In yesterday’s post, I talked about the Polar Bear Camp that my boy’s Boy Scout Troop undertakes each January. Every year, in addition to the two-three adults that camp out with the boys, there is a “safety person” nearby that is there in case someone has problems and needs to get into a shelter. This safety person often sleeps in a warm bed in a house or hotel and generally is not called.
Several years ago the scouts decided to kick Polar Bear up a notch and turn the camp into a hike through the mountains in central Pennsylvania. They still planned on being without shelter for 24 hours, but decided to add 10 miles of hiking onto it. Turning it into a hike instantly adds more danger and complexity.
First, the scouts are not always in an easily accessible place. If they are three miles into the woods and need help, it can take a while to get help there. When it is below freezing, that time becomes more critical.
Second, the amount of weight that a scout carries to a camp and to a hike is completely different. Every ounce counts when you are hiking and you have to make hard choices between comfort and weight. When it is cold, everything weighs more and you need even more to ensure you are safe.
Third, food and water are issues. If you are camping, heavier food (soup) works well over a fire but if you have to haul it, lighter food is taken. Carrying adequate water can be tough enough on a hike, but you have to ensure it is packed so it doesn’t freeze when it is cold.
For the Polar Bear hike I volunteered to be the “safety guy”. I drove a van-load of scouts to the drop off point and verified the road crossings that I would check every several hours until nightfall and then meet them at one the next morning. As snow continued to fall all afternoon and evening, I did not see any scouts (or even footprints) and then retired to my nice warm hotel room.
The next morning I awoke and stopped by the local doughnut shop and bought several dozen doughnuts and a jug of coffee to take to the crossing. We were expected to meet at 9AM and knowing that the scouts would not want to wait for me, I arrived at the crossing at 8:15. No scouts and no tracks. I checked the temperature: -5 air temp.
8:45 rolled around then 9 and still no scouts. 9:15. 9:30 and no one. One glance at my phone and I have zero bars. I left the van and walked several hundred yards down the trail. No sign of them and in the quiet, no sounds either.
10:00 and no scouts. I start to panic. I leave a quick note and drive to both the drop off point and the eventual end (another 3 miles) and nothing. I return back and still no scouts. My mind starts to go to wondering who froze, or if they all did.
10:30 they arrive. The coffee had cooled off but the doughnuts were still scarfed down. They had camped for the night and when morning came around, a few scouts just didn’t want to get out of their warm sleeping bags and caused their later start.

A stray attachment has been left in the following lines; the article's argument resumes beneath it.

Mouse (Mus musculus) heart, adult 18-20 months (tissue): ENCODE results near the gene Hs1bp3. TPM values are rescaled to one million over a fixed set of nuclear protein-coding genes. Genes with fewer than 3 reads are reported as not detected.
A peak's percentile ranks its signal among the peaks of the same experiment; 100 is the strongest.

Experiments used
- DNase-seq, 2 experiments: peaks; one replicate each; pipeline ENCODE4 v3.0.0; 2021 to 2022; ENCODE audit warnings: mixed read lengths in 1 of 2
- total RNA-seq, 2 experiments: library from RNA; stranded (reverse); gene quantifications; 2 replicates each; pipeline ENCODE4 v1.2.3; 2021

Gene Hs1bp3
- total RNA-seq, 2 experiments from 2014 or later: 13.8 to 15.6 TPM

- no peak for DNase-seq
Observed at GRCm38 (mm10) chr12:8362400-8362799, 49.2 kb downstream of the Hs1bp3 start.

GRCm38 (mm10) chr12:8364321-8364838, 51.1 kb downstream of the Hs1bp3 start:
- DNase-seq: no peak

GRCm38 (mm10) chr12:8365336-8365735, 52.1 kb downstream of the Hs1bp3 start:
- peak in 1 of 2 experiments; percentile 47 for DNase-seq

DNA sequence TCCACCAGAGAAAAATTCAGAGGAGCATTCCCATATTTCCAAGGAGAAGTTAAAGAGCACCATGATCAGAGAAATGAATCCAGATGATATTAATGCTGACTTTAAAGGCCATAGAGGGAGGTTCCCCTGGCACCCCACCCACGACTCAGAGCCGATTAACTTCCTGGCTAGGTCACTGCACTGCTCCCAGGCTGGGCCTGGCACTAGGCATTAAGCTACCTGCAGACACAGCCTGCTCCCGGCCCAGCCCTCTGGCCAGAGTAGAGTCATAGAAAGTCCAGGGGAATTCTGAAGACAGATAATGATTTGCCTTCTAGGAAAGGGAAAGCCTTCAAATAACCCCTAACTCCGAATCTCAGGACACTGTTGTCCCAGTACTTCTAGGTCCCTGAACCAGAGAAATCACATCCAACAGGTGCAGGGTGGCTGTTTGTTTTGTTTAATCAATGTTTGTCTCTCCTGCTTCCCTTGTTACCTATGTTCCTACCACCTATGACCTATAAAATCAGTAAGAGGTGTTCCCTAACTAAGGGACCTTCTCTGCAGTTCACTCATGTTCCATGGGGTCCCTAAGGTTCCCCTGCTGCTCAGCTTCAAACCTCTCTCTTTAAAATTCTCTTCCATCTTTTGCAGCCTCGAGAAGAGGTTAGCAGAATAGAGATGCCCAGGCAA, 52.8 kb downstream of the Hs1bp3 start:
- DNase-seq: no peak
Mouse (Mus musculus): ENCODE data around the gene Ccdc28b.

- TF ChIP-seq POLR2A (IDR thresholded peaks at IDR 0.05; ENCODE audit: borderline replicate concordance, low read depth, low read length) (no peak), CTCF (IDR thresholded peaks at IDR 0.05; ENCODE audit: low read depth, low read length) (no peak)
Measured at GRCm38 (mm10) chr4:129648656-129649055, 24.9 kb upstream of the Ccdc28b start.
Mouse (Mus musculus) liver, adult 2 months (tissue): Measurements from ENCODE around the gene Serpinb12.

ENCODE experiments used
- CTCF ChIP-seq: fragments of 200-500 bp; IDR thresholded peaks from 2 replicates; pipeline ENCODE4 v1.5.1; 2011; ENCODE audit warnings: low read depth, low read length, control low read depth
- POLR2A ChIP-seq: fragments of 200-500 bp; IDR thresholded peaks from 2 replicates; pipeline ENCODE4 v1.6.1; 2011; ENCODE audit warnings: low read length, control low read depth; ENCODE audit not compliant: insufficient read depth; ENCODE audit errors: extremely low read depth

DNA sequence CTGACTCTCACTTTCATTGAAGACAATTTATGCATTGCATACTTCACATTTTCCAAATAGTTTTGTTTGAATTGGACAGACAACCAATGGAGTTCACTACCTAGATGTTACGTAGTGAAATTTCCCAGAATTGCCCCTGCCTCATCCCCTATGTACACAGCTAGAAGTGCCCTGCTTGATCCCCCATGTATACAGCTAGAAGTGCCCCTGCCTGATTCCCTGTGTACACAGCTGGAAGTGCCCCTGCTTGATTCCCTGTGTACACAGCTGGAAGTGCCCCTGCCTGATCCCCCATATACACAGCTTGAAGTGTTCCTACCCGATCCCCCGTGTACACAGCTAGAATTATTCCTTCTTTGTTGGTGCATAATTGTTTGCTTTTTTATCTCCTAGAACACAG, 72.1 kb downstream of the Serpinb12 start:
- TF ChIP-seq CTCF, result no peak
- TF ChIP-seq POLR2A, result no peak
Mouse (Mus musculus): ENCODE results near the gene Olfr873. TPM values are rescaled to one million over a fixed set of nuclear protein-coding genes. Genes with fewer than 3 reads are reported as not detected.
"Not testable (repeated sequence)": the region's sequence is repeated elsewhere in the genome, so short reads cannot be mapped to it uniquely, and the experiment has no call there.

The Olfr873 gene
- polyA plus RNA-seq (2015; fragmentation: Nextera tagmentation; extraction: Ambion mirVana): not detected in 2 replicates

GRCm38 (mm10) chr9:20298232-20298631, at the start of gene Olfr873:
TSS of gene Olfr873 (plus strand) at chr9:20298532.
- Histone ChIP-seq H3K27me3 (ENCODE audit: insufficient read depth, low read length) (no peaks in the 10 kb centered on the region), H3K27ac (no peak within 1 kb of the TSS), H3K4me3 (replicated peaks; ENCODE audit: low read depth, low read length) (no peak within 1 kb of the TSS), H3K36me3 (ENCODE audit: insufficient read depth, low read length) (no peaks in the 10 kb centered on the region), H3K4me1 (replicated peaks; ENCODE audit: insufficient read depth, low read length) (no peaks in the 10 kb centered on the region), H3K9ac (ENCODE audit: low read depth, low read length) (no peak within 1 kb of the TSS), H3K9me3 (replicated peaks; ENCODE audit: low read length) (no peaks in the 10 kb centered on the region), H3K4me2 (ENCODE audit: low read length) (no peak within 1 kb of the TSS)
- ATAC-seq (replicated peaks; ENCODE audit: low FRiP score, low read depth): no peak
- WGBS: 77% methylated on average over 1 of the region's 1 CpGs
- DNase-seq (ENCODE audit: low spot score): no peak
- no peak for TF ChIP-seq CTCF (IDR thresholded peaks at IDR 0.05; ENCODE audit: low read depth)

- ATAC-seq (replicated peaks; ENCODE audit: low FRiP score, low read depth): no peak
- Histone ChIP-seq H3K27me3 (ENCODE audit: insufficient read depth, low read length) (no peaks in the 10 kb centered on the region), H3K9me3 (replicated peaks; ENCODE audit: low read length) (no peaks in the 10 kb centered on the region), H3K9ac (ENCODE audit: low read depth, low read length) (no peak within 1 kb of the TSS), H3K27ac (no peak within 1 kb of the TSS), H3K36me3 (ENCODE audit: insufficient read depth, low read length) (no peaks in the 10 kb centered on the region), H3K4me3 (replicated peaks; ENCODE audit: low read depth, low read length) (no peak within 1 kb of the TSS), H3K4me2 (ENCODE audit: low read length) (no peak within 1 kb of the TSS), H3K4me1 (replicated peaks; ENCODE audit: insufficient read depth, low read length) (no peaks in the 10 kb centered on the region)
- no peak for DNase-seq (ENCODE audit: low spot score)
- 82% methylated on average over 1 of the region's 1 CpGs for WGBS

Several of the scouts were all hiked out and didn’t want to complete the next 3 miles, but about half decided to carry on and left up the trail. Looking at my watch, the scouts had been outside of shelter for only 21 hours and if they came into the van they would not qualify for the polar bear badge. I put it to them that they could either stay out and qualify or come in and get warm. To a scout, they all decided to stay outside and qualify for the badge.
As we needed to pick up the hiking scouts a few miles down the road, we had several hours to kill and the scouts needed to keep moving to keep warm, we decided to hike to where the other scouts would come out of the woods. Well….the scouts hiked. As I needed the van to drive everyone out of the wilderness, I needed to drive. I put the packs into the back of the van and the scouts started walking on the road. I followed with my flashers on, going 1-2 MPH. While we were in pretty isolated areas, there were a few cars that drove by and gave me quite a look. I can’t imagine what they thought seeing 5 pre-teen boys walking on the road in very cold weather with an adult in a mini-van slowing driving behind. I felt like a warden taking the inmates out for a stroll!
This dish would have been worth waiting for.
I actually had most of the ingredients in my pantry.
Toast the pine nuts. They will go from uncooked to burnt very quickly so keep your eye on them.
Wilt some spinach.
Add in the sun-dried bombs of flavor.
And the steaming pasta. Delicious!
Spinach and Sun-Dried Tomato Pasta
prep 15 M ∙ cook 25 M ∙ makes 4 servings ∙ source Allrecipes.com
- 1 cup vegetable broth
- 12 dehydrated sun-dried tomatoes
- 1 (8 ounce) package uncooked penne pasta
- 2 tablespoons pine nuts
- 1 tablespoon olive oil
- 1/4 teaspoon crushed red pepper flakes
- 1 clove garlic, minced
- 1 bunch fresh spinach, rinsed and torn into bite-size pieces
- 1/4 cup grated Parmesan cheese
In a small saucepan, bring the broth to a boil. Remove from heat. Place the sun-dried tomatoes in the broth 15 minutes, or until softened. Drain, reserving broth, and coarsely chop.
Bring a large pot of lightly salted water to a boil. Place penne pasta in the pot, cook 9 to 12 minutes, until al dente, and drain.
Place the pine nuts in a skillet over medium heat. Cook and stir until lightly toasted.
Heat the olive oil and red pepper flakes in a skillet over medium heat, and saute the garlic 1 minute, until tender. Mix in the spinach, and cook until almost wilted. Pour in the reserved broth, and stir in the chopped sun-dried tomatoes. Continue cooking 2 minutes, or until heated through.
In a large bowl, toss the cooked pasta with the spinach and tomato mixture and pine nuts. Serve with Parmesan cheese.
PREP 15 mins
COOK 25 mins
READY IN 40 mins
Calories 340 kcal 17%
Carbohydrates 52 g 17%
Cholesterol 4 mg 1%
Fat 8.9 g 14%
Fiber 6.1 g 24%
Protein 14.7 g 29%
Sodium 386 mg 15%